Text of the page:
What to expect in Ireland during the August solar eclipse

18 Aug 2017

Image: muratart/Shutterstock

The US might be gearing up for a once-in-a-lifetime solar eclipse but here in Ireland, it will be a totally different story.

On 21 August, darkness will descend on much of the central continental US for the first time in nearly 40 years – or 100 in some parts of the country – due to a much-anticipated solar eclipse.

Public interest in the eclipse has been growing for months with hotel rooms along the strip where it will be its darkest – diagonally from South Carolina to Oregon – already booked up by customers from around the world.

Across the pond, however, we’re expecting a less grand affair as the alignment means that Ireland and the UK will only see a partial eclipse.

Following NASA’s handy interactive map, which has charted where the eclipse will follow, we can see that the most favourable obscuration of the sun will occur in Mizen Head, Cork at only 5.56pc.

The partial eclipse is set to start at 7.38pm (IST) that evening before reaching its maximum eclipse at 8.06pm.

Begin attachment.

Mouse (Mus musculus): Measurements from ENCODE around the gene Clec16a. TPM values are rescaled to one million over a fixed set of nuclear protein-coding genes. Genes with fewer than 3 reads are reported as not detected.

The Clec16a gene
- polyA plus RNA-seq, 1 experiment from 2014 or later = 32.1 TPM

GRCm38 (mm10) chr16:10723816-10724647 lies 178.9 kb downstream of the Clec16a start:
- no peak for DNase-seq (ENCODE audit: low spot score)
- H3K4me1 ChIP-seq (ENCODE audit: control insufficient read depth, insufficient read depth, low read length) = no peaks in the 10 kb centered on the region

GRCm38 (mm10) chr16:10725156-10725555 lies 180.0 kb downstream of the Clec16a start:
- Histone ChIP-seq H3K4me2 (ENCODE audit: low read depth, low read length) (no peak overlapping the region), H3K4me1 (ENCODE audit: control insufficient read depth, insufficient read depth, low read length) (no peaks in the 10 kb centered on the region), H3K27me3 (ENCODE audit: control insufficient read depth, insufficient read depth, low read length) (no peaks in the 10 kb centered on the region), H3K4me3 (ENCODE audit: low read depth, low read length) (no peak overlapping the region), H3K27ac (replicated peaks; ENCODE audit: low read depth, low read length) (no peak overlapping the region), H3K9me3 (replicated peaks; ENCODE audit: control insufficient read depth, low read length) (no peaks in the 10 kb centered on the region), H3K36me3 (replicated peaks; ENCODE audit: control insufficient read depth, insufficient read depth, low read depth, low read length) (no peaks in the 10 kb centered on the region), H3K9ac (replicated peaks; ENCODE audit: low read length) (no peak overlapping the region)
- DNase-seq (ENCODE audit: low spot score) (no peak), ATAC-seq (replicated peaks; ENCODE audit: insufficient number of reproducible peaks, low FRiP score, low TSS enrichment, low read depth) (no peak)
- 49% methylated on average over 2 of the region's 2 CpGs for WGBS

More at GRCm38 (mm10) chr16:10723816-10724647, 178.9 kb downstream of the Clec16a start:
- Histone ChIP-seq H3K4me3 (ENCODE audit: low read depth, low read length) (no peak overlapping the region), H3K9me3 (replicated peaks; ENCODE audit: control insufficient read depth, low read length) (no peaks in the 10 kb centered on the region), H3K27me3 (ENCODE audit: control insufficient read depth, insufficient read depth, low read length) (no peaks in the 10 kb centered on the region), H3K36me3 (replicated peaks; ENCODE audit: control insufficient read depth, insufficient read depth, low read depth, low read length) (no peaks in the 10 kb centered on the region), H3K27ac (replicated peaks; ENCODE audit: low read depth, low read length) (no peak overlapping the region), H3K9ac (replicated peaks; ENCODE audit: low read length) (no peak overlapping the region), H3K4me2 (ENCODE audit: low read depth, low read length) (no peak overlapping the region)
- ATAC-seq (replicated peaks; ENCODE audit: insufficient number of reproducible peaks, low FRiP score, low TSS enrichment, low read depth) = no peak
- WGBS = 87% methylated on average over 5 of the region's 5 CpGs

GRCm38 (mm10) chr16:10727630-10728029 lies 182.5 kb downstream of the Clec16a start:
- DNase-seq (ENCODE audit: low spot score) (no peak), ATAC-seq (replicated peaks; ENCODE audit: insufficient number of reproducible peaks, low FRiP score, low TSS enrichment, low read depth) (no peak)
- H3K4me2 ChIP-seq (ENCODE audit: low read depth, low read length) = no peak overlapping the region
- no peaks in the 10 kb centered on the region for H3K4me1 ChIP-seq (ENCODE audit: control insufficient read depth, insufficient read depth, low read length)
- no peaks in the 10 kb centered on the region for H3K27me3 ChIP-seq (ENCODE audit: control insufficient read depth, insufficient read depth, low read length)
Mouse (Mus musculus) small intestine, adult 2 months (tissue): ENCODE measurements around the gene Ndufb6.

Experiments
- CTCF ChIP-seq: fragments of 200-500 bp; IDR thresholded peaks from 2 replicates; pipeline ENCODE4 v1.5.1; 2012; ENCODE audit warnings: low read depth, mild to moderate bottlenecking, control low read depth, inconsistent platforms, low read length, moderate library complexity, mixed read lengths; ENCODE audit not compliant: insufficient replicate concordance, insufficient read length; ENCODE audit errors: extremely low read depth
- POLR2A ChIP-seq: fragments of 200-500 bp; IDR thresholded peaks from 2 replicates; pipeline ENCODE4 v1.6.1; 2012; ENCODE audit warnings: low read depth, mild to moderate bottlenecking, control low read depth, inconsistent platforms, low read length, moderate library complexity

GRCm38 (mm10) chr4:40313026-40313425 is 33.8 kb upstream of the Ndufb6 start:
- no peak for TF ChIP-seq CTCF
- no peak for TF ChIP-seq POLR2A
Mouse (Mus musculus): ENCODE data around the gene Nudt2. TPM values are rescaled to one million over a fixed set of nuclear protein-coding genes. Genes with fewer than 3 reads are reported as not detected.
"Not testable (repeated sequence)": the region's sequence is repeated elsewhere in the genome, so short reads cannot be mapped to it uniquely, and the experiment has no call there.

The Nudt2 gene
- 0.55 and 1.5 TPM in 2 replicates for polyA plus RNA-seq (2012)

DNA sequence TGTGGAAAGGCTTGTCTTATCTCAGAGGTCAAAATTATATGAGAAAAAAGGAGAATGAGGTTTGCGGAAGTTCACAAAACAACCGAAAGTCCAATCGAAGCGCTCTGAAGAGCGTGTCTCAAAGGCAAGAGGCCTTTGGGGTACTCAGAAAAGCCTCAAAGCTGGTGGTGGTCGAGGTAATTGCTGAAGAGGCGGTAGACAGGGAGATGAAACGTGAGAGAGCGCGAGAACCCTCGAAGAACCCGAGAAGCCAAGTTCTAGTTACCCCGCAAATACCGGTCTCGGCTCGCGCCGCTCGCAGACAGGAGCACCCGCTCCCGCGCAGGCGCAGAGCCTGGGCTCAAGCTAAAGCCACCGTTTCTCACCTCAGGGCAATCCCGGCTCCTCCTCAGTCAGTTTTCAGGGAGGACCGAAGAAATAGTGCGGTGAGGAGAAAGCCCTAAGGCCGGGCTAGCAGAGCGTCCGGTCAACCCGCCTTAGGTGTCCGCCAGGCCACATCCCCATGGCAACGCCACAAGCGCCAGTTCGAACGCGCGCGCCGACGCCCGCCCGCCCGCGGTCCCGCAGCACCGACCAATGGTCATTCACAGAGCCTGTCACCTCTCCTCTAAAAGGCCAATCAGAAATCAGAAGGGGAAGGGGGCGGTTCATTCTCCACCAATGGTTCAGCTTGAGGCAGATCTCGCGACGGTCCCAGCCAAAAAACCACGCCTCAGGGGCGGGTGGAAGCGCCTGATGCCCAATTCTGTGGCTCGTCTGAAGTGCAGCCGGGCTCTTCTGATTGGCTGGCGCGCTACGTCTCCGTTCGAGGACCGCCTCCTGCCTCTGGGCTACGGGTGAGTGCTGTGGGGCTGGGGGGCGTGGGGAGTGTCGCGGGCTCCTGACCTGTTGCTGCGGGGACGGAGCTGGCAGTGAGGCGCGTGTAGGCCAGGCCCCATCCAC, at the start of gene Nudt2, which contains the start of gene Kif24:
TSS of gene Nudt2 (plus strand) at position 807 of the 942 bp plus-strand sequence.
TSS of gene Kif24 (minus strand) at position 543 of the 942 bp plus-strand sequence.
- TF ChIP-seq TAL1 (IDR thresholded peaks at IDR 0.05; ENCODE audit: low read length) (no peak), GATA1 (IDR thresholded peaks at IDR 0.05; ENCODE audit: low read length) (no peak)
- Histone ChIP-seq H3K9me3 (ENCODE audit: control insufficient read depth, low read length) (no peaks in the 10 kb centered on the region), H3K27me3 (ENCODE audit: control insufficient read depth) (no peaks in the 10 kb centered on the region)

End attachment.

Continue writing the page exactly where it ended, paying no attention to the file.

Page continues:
Once it reaches 8.33pm, the partial eclipse will be finished and normal service will resume, which, unfortunately, nearly coincides with sunset just a few minutes later.

Solar eclipse glasses

Having the right eyewear is key to view a solar eclipse. Image: Bryan Rupp/Shutterstock

Kentucky and Illinois in for a treat

While it might be underwhelming for those of us on this side of the Atlantic, citizens in the small town of Cerulean in Kentucky will be right in the middle of the action, where the solar eclipse will be at its greatest.

This is the instant when the axis of the moon’s shadow cone passes closest to Earth’s centre, blocking out 100pc of the sun’s rays and leaving an incredible dark ring in the sky.

In the neighbouring state of Illinois at Giant City State Park, the longest duration of the eclipse is where the centre line of the totality takes place.

At this point, the eclipse is set to start at 5.52pm IST and will last for nearly three hours until 8.47pm.

Even at the greatest reaches of the US borders and in Canada, people will be able to observe half of a lunar eclipse, with just under 52pc obscuration in some points.

As for when Ireland should expect to see a solar eclipse similar in stature to the one on 21 August, there will be quite the wait, with the next one due in 2090.

Colm Gorey was a senior journalist with Silicon Republic